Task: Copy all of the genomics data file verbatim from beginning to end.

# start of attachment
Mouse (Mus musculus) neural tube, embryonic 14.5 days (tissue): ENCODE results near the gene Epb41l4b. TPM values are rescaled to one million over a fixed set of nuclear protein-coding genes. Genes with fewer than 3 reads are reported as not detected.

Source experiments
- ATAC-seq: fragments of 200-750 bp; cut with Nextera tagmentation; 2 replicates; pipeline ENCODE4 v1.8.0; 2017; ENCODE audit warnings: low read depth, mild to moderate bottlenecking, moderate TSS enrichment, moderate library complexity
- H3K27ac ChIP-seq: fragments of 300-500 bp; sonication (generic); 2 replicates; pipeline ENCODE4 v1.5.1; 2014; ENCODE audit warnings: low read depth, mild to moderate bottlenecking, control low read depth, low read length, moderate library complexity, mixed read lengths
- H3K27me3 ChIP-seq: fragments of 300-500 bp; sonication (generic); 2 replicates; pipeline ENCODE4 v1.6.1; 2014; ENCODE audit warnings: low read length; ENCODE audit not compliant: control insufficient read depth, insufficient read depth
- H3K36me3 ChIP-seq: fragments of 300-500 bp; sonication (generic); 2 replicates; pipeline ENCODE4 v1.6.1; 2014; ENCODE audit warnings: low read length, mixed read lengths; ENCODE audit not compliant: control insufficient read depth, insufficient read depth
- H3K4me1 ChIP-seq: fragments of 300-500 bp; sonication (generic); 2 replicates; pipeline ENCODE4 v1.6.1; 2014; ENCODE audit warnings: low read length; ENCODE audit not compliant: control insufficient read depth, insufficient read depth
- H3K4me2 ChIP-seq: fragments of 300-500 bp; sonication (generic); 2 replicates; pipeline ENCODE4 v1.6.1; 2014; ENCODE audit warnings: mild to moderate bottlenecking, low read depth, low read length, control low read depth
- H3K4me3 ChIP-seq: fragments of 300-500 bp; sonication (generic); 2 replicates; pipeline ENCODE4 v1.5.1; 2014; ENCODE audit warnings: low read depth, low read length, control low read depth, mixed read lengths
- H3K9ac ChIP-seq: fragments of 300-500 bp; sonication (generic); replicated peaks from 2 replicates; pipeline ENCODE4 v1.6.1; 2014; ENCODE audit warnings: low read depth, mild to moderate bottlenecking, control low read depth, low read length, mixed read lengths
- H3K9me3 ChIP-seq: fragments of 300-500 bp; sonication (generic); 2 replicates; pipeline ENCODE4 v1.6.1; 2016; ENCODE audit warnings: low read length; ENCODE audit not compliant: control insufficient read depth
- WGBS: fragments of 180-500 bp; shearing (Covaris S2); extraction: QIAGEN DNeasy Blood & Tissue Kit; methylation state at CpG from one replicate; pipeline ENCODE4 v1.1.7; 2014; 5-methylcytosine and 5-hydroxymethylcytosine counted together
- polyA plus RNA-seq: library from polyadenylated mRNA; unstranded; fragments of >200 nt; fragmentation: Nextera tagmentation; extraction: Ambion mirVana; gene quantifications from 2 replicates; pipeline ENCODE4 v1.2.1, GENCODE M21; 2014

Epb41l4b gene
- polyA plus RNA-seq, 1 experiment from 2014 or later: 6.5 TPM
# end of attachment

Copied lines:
Mouse (Mus musculus) neural tube, embryonic 14.5 days (tissue): ENCODE results near the gene Epb41l4b. TPM values are rescaled to one million over a fixed set of nuclear protein-coding genes. Genes with fewer than 3 reads are reported as not detected.

Source experiments
- ATAC-seq: fragments of 200-750 bp; cut with Nextera tagmentation; 2 replicates; pipeline ENCODE4 v1.8.0; 2017; ENCODE audit warnings: low read depth, mild to moderate bottlenecking, moderate TSS enrichment, moderate library complexity
- H3K27ac ChIP-seq: fragments of 300-500 bp; sonication (generic); 2 replicates; pipeline ENCODE4 v1.5.1; 2014; ENCODE audit warnings: low read depth, mild to moderate bottlenecking, control low read depth, low read length, moderate library complexity, mixed read lengths
- H3K27me3 ChIP-seq: fragments of 300-500 bp; sonication (generic); 2 replicates; pipeline ENCODE4 v1.6.1; 2014; ENCODE audit warnings: low read length; ENCODE audit not compliant: control insufficient read depth, insufficient read depth
- H3K36me3 ChIP-seq: fragments of 300-500 bp; sonication (generic); 2 replicates; pipeline ENCODE4 v1.6.1; 2014; ENCODE audit warnings: low read length, mixed read lengths; ENCODE audit not compliant: control insufficient read depth, insufficient read depth
- H3K4me1 ChIP-seq: fragments of 300-500 bp; sonication (generic); 2 replicates; pipeline ENCODE4 v1.6.1; 2014; ENCODE audit warnings: low read length; ENCODE audit not compliant: control insufficient read depth, insufficient read depth
- H3K4me2 ChIP-seq: fragments of 300-500 bp; sonication (generic); 2 replicates; pipeline ENCODE4 v1.6.1; 2014; ENCODE audit warnings: mild to moderate bottlenecking, low read depth, low read length, control low read depth
- H3K4me3 ChIP-seq: fragments of 300-500 bp; sonication (generic); 2 replicates; pipeline ENCODE4 v1.5.1; 2014; ENCODE audit warnings: low read depth, low read length, control low read depth, mixed read lengths
- H3K9ac ChIP-seq: fragments of 300-500 bp; sonication (generic); replicated peaks from 2 replicates; pipeline ENCODE4 v1.6.1; 2014; ENCODE audit warnings: low read depth, mild to moderate bottlenecking, control low read depth, low read length, mixed read lengths
- H3K9me3 ChIP-seq: fragments of 300-500 bp; sonication (generic); 2 replicates; pipeline ENCODE4 v1.6.1; 2016; ENCODE audit warnings: low read length; ENCODE audit not compliant: control insufficient read depth
- WGBS: fragments of 180-500 bp; shearing (Covaris S2); extraction: QIAGEN DNeasy Blood & Tissue Kit; methylation state at CpG from one replicate; pipeline ENCODE4 v1.1.7; 2014; 5-methylcytosine and 5-hydroxymethylcytosine counted together
- polyA plus RNA-seq: library from polyadenylated mRNA; unstranded; fragments of >200 nt; fragmentation: Nextera tagmentation; extraction: Ambion mirVana; gene quantifications from 2 replicates; pipeline ENCODE4 v1.2.1, GENCODE M21; 2014

Epb41l4b gene
- polyA plus RNA-seq, 1 experiment from 2014 or later: 6.5 TPM